The Lord Howe Island phasmid (stick insect) is the world’s rarest insect and the entire population was limited to one bush on a remote sea stack.
Image Credit: Granitethighs/Wikimedia
by Becky Crew
FOR AN INSECT to be otherwise known as a ‘land lobster’, you know it’s got to be seriously big. The Lord Howe Island stick insect (Dryococelus australis) is a flightless, nocturnal insect that stretches up to 12cm long, and weighs 8-9g.
During the 19th century, this large insect prowled Lord Howe Island in such numbers that fishermen would use them as bait.
But then mice were introduced to the island, followed by black rats in 1918, and they made such a meal of these insect that by 1920 not a single one was recorded on the island.
By 1960 they were officially proclaimed extinct.
But in the late 1960s, sightings of stick insect remains were reported on Ball’s Pyramid – a volcanic remnant that sits 20km away.
Said to be the tallest volcanic stack in the world, Ball’s Pyramid is about 550m high, around 300m wide and 1 km long. It’s so narrow that there’s no way anyone can land a boat on it.
Instead, you have to anchor your boat in the ocean, launch yourself onto the vertical pyramid wall and climb your way up.
Many reckless explorers risked their lives to find a Lorde Howe Island stick insect here and bring the species back from the dead.
The viceroy butterfly appears similar in colour and pattern, but is markedly smaller and has an extra black stripe across the hind wing.
The eastern North American monarch population is notable for its annual southward late-summer/autumn migration from the United States and southern Canada to Mexico.
During the fall migration, it covers thousands of miles, with a corresponding multi-generational return North.
The western North American population of monarchs west of the Rocky Mountains most often migrate to sites in California but have been found in overwintering Mexico sites Monarchs were transported to the International Space Station and were bred there.
Meet the Pellucid Hawk Moth (Cephonodes hylas), a gorgeous cross between a moth, a cicada, and a glasswinged butterfly.
At home in an array of habitats across Africa, India, Southeast Asia, and in Queensland, Australia, this strange little species starts off as a bright green caterpillar, feeding upon some of the finer things in life – coffee and pomegranate plants – wherever it can find them.
Locally, these caterpillars will snack on our native butterfly (Pavetta australiensis) and banana bushes (Ervatamia angustisepala), and the leaves of our introduced gardenia plants until they’re fat enough to construct a cocoon and undergo the rather gooey process of metamorphosis.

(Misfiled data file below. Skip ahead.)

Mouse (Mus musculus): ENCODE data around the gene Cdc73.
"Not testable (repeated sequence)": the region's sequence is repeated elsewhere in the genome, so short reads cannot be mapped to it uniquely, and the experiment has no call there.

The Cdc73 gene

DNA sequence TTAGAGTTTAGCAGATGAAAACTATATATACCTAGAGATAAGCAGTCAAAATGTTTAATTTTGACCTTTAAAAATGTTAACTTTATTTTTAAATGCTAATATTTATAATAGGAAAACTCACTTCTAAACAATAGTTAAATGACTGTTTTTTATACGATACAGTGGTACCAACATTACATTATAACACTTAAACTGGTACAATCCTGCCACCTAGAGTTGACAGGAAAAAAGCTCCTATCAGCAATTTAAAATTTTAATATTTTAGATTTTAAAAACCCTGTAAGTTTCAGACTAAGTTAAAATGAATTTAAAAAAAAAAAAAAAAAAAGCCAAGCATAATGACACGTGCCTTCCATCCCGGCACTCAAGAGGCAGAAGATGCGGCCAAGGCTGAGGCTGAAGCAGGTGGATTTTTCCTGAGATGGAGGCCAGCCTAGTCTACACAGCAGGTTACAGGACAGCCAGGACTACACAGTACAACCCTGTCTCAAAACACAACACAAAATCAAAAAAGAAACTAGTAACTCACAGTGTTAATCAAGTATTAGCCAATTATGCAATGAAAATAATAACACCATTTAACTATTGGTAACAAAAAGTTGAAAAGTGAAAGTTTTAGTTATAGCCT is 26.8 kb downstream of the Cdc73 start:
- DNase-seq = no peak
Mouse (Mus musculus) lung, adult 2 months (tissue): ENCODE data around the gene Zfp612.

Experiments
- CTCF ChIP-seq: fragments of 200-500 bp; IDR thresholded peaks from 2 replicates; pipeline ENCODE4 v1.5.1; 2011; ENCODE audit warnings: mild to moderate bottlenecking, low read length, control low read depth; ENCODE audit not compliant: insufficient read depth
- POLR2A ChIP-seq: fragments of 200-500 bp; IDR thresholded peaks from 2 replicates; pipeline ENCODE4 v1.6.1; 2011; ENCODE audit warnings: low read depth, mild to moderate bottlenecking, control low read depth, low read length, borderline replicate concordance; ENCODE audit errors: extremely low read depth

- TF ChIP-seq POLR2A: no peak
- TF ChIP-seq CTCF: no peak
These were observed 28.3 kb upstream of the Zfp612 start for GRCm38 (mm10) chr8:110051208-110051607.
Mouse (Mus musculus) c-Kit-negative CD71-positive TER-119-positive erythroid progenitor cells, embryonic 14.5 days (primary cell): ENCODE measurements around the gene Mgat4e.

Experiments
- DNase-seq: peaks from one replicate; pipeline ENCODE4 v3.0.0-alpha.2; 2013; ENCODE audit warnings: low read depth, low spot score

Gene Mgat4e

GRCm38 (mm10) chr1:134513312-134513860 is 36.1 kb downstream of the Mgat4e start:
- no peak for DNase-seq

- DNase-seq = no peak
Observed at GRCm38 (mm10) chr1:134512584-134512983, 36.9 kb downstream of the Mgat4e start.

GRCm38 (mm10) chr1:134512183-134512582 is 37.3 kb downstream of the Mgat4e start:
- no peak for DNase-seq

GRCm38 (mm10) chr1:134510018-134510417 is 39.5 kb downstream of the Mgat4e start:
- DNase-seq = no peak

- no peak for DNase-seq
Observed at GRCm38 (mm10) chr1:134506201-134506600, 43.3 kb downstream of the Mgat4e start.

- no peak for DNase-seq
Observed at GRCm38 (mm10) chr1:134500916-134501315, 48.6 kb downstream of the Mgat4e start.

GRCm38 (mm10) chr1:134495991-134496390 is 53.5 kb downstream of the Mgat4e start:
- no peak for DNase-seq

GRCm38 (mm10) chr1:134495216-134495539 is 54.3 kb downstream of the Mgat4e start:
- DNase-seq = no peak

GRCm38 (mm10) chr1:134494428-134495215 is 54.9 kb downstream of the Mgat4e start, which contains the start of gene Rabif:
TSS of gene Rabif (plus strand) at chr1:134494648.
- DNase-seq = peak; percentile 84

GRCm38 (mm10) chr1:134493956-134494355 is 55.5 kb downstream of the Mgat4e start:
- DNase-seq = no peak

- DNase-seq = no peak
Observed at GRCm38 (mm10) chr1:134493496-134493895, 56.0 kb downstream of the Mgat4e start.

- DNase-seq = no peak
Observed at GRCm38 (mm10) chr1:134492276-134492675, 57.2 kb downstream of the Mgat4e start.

When a pellucid hawk moth first emerges from its cocoon, the scales obscuring its stunning pair of transparent wings will begin to drop off, eventually revealing the species’ most distinctive trait.
Together with their green, yellow, or orange abdomens, banded in black, these clear, wispy wings give them the appearance of a great big bumblebee – hence the nickname of their genus, ‘the bee hawks’.
The largest of the species will develop a wingspan of over 7cm.
Glass wings act like invisibility cloak
Just a handful of species in order Lepidoptera, which includes all butterflies and moths, have scaleless, transparent wings.
So, you might be wondering what the point of them is, when coloured wings can serve so many functions, including communication, defence, thermoregulation, feeding, and waterproofing.
The giraffe weevil (Trachelophorus giraffa) is a weevil endemic to Madagascar. It derives its name from an extended neck much like that of the common giraffe.
The Giraffe Weevil is an herbivore and is not commonly known by most people. The giraffe weevil is sexually dimorphic, with the neck of the male typically being 2 to 3 times the length of that of the female.
Most of the body is black with distinctive red elytra covering the flying wings. The total body length of the males is just under an inch (2.5 cm), among the longest for any Attelabid species.
The extended neck is an adaptation that assists in nest building and fighting.
When it comes time to breed, the mother-to-be will roll and secure a leaf of the host plant, Dichaetanthera cordifolia and Dichaetanthera arborea (a small tree in the family Melastomataceae), and then lay a single egg within the tube.
She will then snip the roll from the remaining leaf in preparation of the egg hatching.